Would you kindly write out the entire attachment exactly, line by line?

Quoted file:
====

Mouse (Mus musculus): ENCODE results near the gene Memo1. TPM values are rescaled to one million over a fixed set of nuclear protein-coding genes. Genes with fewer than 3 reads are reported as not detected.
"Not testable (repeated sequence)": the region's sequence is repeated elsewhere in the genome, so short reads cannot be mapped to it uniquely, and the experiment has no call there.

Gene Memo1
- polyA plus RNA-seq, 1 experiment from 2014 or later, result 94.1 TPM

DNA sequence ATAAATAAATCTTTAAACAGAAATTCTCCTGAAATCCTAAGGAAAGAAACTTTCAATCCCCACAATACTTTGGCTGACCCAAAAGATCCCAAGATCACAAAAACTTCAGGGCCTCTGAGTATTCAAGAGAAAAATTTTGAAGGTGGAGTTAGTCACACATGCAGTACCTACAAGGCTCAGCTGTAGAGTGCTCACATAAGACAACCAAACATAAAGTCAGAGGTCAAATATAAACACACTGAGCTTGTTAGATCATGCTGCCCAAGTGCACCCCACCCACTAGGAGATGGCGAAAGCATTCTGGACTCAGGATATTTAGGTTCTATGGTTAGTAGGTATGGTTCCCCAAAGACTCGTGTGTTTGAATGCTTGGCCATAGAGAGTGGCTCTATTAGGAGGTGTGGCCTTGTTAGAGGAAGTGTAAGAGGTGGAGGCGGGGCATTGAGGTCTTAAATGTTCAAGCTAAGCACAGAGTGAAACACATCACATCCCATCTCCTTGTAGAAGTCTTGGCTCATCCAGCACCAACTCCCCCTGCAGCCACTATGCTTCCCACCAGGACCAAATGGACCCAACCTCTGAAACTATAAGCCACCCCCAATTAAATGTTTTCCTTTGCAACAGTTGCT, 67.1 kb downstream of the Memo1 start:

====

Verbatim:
Mouse (Mus musculus): ENCODE results near the gene Memo1. TPM values are rescaled to one million over a fixed set of nuclear protein-coding genes. Genes with fewer than 3 reads are reported as not detected.
"Not testable (repeated sequence)": the region's sequence is repeated elsewhere in the genome, so short reads cannot be mapped to it uniquely, and the experiment has no call there.

Gene Memo1
- polyA plus RNA-seq, 1 experiment from 2014 or later, result 94.1 TPM

DNA sequence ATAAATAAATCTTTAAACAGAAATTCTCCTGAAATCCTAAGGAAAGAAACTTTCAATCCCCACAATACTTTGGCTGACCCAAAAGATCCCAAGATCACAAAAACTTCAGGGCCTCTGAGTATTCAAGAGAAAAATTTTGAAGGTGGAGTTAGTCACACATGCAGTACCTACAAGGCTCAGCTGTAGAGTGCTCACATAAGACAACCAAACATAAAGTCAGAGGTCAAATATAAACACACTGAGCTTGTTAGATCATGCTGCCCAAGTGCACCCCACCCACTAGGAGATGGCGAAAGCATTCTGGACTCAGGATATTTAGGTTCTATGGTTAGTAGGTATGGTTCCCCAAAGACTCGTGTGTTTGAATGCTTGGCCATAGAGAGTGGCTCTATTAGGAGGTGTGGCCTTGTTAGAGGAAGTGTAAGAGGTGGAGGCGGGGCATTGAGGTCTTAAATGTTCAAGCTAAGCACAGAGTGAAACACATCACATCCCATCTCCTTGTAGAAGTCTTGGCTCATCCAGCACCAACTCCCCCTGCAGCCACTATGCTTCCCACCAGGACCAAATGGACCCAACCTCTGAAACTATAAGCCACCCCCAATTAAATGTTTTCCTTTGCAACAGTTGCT, 67.1 kb downstream of the Memo1 start: